Alexi Lalas retired for love. But retirements are rarely idyllic storybook endings, much less the transitions to life after soccer.
"As everyone knows, a footballer's career is short. At roughly 35 years of age, not even halfway through his life, a player can be faced with dropping out of the game he has played all his life, and this inevitably leaves a huge gap to fill," Michael Owen wrote in an Oct. 4 blog on his website. "This crossroads, I believe, is the most testing in a footballer's life."
Picking the right moment to step away is tricky. A deteriorating body provides the impetus for many. "Everybody you talk to, a sports person who retires, one of the main things that they always say is, 'I can't do another preseason,'" Marcus Hahnemann told Goal.com. "Because the preseasons are so hard and your body takes that much longer to recover."
Others will compete, whatever the level, for as long as possible. "You're going to play anyways," Tony Sanneh told Goal.com in 2009. "The only difference is now you're getting paid for it." The factors that lead that type of player out of the professional game can sting.
In June 1997, a few days before his contract became guaranteed, Greg Lalas sat down with New England Revolution coach Thomas Rongen in a gym in Boston and said he was leaving the team. "There was no comment about why," Greg Lalas told Goal.com. But he had his reasons.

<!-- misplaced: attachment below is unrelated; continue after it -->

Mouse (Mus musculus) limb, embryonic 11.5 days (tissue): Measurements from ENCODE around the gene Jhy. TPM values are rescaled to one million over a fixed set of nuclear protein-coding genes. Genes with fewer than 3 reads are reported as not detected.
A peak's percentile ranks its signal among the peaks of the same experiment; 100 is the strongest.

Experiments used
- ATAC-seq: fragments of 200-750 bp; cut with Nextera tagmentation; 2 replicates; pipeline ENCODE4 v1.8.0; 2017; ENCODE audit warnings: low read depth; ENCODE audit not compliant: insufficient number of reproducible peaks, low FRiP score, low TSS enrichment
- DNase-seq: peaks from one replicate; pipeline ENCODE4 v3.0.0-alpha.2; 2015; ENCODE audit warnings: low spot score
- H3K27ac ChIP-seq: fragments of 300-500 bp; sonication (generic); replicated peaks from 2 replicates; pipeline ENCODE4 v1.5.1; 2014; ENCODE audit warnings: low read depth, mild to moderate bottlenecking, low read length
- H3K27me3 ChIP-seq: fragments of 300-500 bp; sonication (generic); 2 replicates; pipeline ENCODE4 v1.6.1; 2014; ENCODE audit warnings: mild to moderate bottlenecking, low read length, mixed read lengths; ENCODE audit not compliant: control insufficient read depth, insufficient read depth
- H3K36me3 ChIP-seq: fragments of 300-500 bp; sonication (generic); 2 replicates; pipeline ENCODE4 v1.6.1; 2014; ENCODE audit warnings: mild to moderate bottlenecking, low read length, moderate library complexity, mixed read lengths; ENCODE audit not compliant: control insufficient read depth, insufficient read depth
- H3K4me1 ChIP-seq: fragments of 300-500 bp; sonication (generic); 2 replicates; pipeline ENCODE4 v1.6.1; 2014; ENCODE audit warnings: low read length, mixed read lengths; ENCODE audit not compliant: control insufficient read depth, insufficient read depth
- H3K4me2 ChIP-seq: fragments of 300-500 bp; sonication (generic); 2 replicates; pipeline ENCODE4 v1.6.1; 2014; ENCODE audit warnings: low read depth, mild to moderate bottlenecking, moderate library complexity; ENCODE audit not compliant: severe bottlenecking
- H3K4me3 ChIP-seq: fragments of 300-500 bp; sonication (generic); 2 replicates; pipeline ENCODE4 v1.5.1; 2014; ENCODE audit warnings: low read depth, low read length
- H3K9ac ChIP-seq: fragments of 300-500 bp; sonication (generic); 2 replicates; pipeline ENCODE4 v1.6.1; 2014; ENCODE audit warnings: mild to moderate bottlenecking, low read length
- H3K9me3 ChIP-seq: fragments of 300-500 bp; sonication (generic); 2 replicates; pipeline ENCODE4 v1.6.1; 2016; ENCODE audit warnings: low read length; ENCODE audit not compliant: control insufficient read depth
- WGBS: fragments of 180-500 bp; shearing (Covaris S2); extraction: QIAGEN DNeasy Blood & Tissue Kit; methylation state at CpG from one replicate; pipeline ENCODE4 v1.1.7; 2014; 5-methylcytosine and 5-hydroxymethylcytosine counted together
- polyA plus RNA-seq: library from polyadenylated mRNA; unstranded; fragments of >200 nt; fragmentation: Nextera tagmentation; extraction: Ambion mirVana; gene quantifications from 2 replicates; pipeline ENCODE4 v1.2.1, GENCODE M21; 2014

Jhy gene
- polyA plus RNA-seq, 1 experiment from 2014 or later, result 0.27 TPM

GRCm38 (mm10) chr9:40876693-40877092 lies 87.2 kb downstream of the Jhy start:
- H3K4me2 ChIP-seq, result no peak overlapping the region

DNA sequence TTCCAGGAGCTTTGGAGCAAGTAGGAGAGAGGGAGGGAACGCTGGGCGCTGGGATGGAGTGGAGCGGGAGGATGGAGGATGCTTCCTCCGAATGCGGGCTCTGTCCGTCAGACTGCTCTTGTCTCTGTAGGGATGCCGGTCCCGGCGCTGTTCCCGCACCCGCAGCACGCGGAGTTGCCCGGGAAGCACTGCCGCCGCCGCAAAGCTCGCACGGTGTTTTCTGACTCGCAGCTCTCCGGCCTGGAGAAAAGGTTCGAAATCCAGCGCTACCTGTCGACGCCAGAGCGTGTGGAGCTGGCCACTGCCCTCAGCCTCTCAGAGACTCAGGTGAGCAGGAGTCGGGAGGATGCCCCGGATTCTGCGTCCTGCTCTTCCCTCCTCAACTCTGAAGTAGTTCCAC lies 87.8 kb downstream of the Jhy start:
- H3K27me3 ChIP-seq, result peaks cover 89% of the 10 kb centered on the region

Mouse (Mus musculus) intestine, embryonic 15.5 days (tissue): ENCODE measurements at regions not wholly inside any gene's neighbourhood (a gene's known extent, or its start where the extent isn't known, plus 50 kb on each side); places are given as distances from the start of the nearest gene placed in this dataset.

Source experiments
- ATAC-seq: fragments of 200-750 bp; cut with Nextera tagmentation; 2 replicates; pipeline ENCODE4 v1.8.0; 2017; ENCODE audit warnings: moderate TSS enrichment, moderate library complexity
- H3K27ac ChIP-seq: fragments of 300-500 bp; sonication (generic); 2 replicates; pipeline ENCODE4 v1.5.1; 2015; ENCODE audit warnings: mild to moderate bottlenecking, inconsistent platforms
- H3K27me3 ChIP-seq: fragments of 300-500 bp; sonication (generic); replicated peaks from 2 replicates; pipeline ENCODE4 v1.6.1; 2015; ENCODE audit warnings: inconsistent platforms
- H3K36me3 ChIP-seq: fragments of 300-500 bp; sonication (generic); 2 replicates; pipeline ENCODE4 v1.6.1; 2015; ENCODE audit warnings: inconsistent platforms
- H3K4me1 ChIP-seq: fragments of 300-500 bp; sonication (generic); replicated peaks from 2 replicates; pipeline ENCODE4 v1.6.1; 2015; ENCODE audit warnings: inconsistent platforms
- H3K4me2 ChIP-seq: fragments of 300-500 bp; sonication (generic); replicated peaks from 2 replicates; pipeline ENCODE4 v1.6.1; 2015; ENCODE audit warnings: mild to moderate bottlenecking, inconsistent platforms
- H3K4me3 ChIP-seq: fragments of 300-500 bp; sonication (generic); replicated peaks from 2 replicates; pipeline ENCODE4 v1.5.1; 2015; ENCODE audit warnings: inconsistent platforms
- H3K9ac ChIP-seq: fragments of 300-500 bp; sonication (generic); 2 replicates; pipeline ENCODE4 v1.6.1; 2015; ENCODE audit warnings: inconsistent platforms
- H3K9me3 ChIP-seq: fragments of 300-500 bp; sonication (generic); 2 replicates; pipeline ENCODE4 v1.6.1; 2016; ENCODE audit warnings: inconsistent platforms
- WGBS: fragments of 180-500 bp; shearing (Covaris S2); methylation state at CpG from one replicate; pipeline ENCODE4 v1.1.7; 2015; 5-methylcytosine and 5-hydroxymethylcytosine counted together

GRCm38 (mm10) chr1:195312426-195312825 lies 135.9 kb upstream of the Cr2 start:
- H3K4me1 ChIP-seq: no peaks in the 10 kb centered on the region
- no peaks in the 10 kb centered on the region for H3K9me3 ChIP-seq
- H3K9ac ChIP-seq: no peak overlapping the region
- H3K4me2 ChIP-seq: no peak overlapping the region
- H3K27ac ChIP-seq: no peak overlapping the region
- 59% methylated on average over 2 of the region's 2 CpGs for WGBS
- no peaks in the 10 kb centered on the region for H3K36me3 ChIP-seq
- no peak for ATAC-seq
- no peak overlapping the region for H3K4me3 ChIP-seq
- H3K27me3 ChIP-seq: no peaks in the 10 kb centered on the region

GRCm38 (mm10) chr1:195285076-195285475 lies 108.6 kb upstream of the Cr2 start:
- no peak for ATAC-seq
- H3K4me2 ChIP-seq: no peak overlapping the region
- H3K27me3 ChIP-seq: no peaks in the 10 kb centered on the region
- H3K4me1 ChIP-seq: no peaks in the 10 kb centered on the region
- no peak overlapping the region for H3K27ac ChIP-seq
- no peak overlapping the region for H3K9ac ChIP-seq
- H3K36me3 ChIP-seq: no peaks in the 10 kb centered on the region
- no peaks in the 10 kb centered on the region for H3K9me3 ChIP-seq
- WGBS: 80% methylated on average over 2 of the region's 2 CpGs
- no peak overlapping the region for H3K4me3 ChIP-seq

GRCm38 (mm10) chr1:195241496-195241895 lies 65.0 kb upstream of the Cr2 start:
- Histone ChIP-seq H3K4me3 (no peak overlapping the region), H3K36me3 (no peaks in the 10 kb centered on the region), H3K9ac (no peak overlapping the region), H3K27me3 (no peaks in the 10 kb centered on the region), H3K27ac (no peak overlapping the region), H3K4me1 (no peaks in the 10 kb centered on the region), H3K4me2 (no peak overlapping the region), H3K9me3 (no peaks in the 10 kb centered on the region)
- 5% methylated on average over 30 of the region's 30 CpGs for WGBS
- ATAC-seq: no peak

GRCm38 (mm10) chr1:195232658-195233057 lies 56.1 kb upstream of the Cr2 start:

"I don't want to start to hate the game," he thought. "I don't want to blame the game for my frustrations about not being good enough to play at this level. So I'm going to quit so that I still love the game. I know so many ex-players who became really bitter about the game, because their career didn't go the way they think it should have."
Greg Lalas jumped before he was pushed. Few players have that foresight.
"I never did [retire]. That was the hardest part," Tony Meola told Goal.com. The New York Red Bulls waived him in 2006. "I went on Bruce Arena's terms and not on my own."
Burned by the rejection, Meola left the game in a huff. "I didn't watch an MLS game, and I didn't go to a game for three years," Meola said. "I just wanted nothing to do with it. I was so frustrated."
Alexi Lalas experienced both scenarios: deciding when to retire and being told to move on. Following the 1999 season with the Kansas City Wizards, at 29, the central defender decided to "step away."